1807 ENGLISH POETRY 1579-1830: SPENSER AND THE TRADITION

Rev. Thomas Maurice

Lady Anne Hamilton, in Epics of the Ton (1807) 272-73 & n.



Or warm'd, like M—r—ce, by Museum fire,
From Ganges drag'd a hurdy-gurdy lyre;
The muses loved, and loved no less to dine,
And Lettsom's seat beprais'd, and Lettsom's wine....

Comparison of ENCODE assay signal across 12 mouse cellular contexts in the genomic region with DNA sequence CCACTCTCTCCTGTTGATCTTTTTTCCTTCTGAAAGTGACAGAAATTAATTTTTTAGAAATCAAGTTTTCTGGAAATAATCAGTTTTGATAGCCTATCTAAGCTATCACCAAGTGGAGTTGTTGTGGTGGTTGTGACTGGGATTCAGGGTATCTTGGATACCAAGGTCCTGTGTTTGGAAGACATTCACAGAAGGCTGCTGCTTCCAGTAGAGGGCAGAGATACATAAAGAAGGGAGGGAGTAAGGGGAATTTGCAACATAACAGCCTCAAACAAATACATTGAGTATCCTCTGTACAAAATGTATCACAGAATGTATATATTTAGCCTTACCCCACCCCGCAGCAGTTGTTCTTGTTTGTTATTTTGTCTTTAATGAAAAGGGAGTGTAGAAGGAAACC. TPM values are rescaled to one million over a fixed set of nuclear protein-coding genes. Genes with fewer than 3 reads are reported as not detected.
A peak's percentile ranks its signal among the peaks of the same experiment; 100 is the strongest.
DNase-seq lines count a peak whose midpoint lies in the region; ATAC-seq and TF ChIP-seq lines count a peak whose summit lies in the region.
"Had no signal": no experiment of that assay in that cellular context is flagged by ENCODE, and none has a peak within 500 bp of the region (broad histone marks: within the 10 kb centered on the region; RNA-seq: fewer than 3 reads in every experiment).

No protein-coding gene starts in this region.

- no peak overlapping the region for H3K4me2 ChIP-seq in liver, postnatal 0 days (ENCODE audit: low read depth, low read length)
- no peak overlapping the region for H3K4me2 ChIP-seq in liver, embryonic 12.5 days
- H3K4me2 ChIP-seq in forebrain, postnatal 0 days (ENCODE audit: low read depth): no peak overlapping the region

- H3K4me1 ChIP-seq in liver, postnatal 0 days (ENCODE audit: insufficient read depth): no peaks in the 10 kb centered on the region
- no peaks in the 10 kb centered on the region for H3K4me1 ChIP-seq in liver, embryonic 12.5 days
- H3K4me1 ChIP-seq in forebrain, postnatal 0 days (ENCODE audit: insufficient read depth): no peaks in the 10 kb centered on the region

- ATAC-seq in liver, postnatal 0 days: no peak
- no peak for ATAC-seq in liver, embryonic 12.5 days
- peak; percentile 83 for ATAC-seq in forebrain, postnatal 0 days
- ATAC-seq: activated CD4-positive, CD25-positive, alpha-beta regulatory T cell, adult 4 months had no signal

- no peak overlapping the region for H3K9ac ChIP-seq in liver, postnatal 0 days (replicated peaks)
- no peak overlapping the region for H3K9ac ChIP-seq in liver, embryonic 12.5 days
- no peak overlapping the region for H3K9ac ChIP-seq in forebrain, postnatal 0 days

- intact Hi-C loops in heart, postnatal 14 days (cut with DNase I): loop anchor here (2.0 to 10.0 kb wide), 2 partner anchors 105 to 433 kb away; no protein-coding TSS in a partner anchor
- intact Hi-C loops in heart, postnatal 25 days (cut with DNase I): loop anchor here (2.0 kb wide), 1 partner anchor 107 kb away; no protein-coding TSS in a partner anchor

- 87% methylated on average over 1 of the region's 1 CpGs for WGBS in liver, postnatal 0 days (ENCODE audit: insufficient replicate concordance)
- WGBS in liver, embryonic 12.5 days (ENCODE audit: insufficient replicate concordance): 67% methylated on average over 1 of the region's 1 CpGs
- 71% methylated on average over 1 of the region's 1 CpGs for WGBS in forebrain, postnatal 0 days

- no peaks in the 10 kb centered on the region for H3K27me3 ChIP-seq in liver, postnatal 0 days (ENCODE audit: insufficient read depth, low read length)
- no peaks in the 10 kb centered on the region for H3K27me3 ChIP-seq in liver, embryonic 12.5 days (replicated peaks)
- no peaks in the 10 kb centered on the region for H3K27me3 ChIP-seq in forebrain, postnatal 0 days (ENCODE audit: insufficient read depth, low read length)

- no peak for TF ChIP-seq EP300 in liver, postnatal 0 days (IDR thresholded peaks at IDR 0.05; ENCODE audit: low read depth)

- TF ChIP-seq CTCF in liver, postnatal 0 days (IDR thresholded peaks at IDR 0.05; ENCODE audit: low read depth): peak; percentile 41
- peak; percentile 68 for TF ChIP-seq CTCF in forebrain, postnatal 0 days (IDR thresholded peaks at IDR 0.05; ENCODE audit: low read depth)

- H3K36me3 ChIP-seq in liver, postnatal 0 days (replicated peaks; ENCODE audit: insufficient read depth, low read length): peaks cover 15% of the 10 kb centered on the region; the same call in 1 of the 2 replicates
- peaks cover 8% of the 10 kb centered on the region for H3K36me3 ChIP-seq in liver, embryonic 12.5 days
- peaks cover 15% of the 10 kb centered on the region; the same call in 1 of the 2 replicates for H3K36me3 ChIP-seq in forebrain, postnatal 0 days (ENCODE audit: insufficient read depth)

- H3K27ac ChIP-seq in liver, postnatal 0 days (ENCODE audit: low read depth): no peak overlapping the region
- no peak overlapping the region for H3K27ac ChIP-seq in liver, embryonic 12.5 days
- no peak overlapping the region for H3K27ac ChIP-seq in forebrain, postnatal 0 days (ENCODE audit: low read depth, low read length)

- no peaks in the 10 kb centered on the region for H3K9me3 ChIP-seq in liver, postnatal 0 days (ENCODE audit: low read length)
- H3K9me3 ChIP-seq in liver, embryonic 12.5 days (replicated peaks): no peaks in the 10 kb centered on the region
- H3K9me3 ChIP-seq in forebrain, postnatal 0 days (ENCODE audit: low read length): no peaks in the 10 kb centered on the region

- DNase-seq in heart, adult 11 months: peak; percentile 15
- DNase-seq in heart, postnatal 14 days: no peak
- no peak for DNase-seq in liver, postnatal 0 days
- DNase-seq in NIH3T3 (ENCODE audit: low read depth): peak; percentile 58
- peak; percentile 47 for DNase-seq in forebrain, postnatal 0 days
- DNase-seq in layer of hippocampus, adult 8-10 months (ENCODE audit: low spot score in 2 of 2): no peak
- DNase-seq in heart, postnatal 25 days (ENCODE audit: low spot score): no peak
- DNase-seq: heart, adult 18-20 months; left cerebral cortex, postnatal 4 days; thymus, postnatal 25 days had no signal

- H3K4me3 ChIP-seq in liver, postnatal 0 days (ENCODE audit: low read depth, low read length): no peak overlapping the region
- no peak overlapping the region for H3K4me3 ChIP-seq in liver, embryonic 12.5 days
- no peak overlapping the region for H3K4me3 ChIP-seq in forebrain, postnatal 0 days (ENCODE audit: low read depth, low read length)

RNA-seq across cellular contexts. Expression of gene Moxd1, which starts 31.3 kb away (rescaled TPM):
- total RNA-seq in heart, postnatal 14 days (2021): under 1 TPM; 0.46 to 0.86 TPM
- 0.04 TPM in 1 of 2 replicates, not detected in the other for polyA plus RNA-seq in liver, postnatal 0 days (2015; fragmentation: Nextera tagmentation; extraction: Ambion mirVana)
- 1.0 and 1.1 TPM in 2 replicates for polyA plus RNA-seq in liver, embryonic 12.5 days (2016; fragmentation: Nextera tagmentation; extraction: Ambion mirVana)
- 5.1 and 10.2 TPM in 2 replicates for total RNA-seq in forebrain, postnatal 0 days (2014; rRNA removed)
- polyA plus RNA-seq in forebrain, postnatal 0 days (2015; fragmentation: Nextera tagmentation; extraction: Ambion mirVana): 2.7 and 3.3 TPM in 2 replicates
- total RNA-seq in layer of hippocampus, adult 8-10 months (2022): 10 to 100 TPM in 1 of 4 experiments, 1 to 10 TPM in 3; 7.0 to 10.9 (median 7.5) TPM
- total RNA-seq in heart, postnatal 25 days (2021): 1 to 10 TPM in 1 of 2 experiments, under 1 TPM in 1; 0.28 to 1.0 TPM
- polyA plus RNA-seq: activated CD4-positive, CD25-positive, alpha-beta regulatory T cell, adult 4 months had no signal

This man has treated the public taste with many ponderous volumes of Indian History and Antiquities, on the merits of which, few, we believe, are capable of passing a just decision, if indeed a person must have read through a work before he is qualified to judge of it. To the astonishment of his friends and the public, this laborious collector of old women's fables suddenly became a poet: The Fall of the Mogul was sounded in lofty tragic strains; and a very pretty specimen of poetical typography announced that a vast deal more of the same commodity was in embryo, and would in due time be brought forth. The subject of one beautiful piece (royal paper, and printed by Bulmer) was Dr. Lettsom's country-seat near Camberwell; a gentleman who, in spite of his pretty grounds at Grove-hill, the good dinners, and love of fame, is likely to prove little more fortunate in his bard than Alexander the Great.